Extreme Hong Kong violence and an interesting plot are the main draws for this film, but they aren't really enough to save it from being a mediocre movie. The direction from Woo Ping is decent, with the emphasis on thrilling action scenes, but the rest of the movie seems to be thrown together around the gun fights, car chases and martial arts. Although not incredibly complicated, the plot is a little difficult to follow. Jackie Cheung and Simon Yam are good in their roles, but the main person to watch is a young Donnie Yen, appearing in just his third movie. His fight with Michael Woods showcases his speed and style, and is the highlight of the movie.

Reviewer Score: 6

Reviewed by: balstino
Date: 06/04/2003
Summary: Mediocre action in an OK thriller.

Good actors on display but it was all too run of the mill for my liking. This maybe an above average film for Hong Kong, but I think I'll pass another viewing.

Reviewed by: pjshimmer
Date: 04/07/2003

The story was intricate enough, and the action is just brutally explosive, even if Jacky Cheung and Carol Cheng are doubled 90% of the time. So many stars, so much action. You just gotta love HK cinema of the 80s.


Reviewed by: mrblue
Date: 07/04/2002
Summary: Excellent

Tiger Cage is one of those films that you never hear too much about, mostly because it doesn't feature one of the "big names" like Jet Li, Jackie Chan or Chow Yun-Fat. But those viewers willing to give it a chance will probably be pleasantly surprised. It's not a blockbuster by any means -- but for solid action, you could do a lot worse.

The story revolves a group of cops led by Simon Yam. After DoDo Cheng's finacee is killed, a drug running ring with ties to the department is revealed, and the group must try to find out who is on the right side of the law. This plot isn't anything mind-blowing, but the film-makers do a good job of hidng who is good and bad, and manage to hold a few surprises for the viewer.

It seems that during the "golden age" of Hong Kong movies, there was almost an overabundance of talent, and Tiger Cage reflects this. There are just too many characters at work here, and the film can't seem to find a true protagonist, ping-ponging between Jacky Cheung, DoDo Cheng and Donnie Yen. This tends to slow down the movie during the exposition scenes, as the audiences struggles to find symapthy with the characters. Yuen Woo-Ping's direction also tends to be a bit lackluster -- perhaps not concidentally, Tiger Cage ventures from the kung fu comedies Yuen is best known for. The movie holds together fine, but it needed more polish for the dramatic scenes to truly work.

However, as you might expect from a movie with five action directors, Tiger Cage delivers action and lots of it. From the first few minutes, Tiger Cage delivers a steady steam of fisticuffs and gun fu that should keep any action fan happy -- I just wish there was more of it. Compared to some other films that came out around this time, Tiger Cage (even though it is very violent in parts) comes off as a bit limp. Still, there are several outstanding scenes, most notably a brutal fight between Donnie Yen and Michael Woods, which is one of the best fight sequences to come out during this time. If you're looking for a deep and philosophical film or one with great acting, then look elsewhere. But action fans should keep an eye out for this lesser-known, but still entertaining, flick.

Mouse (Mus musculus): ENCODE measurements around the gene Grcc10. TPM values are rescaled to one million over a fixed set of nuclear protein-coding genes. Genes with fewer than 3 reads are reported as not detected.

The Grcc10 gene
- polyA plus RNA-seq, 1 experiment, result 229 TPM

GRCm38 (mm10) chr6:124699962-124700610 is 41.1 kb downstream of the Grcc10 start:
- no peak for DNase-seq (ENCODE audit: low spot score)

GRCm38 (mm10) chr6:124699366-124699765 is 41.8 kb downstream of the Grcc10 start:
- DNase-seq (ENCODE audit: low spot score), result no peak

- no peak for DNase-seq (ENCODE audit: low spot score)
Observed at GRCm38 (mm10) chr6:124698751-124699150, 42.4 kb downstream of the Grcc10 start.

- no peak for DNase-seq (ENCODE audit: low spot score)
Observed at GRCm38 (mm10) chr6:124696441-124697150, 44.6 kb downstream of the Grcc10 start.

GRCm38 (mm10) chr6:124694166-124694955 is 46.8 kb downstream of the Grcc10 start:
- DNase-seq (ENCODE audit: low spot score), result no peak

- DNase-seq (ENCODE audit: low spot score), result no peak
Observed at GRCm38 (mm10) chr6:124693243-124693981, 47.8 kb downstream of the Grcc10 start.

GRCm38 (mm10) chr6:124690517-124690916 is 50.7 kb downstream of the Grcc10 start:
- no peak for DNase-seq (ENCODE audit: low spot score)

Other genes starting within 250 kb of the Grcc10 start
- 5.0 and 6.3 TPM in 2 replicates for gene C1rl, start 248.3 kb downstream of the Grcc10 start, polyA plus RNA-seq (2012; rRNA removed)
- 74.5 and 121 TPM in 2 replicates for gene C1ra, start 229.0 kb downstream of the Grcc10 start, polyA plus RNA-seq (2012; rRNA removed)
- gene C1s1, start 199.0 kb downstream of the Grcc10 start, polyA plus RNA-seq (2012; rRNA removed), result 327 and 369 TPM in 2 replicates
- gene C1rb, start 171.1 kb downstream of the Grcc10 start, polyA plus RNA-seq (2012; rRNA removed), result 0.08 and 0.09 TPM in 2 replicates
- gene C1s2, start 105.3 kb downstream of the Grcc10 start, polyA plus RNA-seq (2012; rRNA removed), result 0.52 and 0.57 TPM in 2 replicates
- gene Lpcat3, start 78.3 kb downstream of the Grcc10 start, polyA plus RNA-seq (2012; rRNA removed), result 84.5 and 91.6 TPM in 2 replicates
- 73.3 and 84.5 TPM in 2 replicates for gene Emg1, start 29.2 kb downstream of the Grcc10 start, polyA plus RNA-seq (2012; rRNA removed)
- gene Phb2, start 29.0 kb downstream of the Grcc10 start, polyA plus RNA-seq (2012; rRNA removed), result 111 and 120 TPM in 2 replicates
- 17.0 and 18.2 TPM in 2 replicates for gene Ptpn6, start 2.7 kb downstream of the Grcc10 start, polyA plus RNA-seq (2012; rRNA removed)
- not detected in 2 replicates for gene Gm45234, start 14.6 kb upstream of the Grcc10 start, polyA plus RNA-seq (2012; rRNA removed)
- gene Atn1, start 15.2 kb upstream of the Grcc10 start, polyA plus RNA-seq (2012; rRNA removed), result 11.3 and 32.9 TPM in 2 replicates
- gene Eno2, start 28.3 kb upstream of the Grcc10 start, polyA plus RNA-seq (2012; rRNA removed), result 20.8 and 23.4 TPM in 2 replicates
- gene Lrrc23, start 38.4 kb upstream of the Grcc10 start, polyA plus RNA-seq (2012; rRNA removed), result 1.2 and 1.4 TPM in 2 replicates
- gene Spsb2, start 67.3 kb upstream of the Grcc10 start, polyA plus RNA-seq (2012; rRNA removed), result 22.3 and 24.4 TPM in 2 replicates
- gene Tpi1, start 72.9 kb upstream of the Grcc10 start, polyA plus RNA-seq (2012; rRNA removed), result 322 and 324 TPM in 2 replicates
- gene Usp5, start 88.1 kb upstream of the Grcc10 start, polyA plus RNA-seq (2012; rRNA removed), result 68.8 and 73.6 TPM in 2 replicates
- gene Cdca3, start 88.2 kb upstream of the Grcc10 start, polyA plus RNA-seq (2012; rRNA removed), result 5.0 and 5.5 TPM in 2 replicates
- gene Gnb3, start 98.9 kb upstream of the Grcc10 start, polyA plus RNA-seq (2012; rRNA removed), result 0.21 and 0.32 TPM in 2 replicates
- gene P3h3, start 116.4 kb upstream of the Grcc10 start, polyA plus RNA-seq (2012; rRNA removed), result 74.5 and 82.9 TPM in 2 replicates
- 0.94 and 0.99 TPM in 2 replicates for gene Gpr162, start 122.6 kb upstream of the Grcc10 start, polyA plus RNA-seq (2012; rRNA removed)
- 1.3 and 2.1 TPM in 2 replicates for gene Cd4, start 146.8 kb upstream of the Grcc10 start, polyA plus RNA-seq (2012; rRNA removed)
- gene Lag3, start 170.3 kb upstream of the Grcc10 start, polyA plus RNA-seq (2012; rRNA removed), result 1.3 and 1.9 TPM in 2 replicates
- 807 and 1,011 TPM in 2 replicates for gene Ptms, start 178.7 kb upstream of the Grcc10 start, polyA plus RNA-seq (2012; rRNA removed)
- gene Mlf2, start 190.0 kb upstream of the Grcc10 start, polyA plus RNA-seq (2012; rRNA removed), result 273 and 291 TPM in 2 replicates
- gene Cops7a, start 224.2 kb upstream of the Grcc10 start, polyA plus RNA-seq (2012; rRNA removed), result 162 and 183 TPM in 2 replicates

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Reviewed by: Sydneyguy
Date: 03/07/2002
Summary: Average!!

A average cop crime movie. Nothing special here but the ending was pretty good. Donnie yens character has nothing to do with tiger cage 2


Reviewer Score: 6

Reviewed by: Inner Strength
Date: 01/22/2002

’Tiger Cage’ to me is a very good example of the above average action films that were being produced during the golden age of Hong Kong film-making. It is another police story true enough, but definitely worth crediting and well worth watching. Two of the best filmmakers are behind this, Yuen Wo Ping and Stephen Shin. The cast too is big, featuring Jacky Cheung, Carol ‘Dodo’ Cheng, Simon Yam, Donnie Yen & Ng Man Tat.

The story really is that of a police unit consisting of Dodo Cheng, Jacky Cheung, Donnie Yen, Ng Man Tat and headed by Simon Yam. They are good friends outside of work, but all goes wrong when Dodos fiancée is killed. The murder is witnessed by Jacky Cheung, who along with the others must do everything can to hunt down the killer. However, two of the police officers are not what they have been making out to be, and betrays the others. I won’t spoil it by saying who. The film is very brutal, and highlights on gunplay, looking like John Woo style of action at times.

As far as acting goes, there is little going on as most of the film is constant action (gun play as well as martial arts). Dodo does what she can as she sees her man dying, but even that seemed a little too fake. The action scenes and fight choreography are excellent, and among the highest quality from that of Yuen Wo Ping, Donnie Yen & Yuen Shun Yi.

I do recommend this, especially if you like the 80’s style of action movies. This reminds me slightly of the later movie ‘She Shoots Straight’, which is pretty much the same, and I think this is better than that. There were sequels, but neither as good as this.

Rating: 4/5

(This rating is compared to other films of the same genre made in the same year. It’s not being compared to other films made earlier or more recently.)

Reviewed by: leh
Date: 12/09/1999

OK action/gangster movie. Followed by unrelated sequels.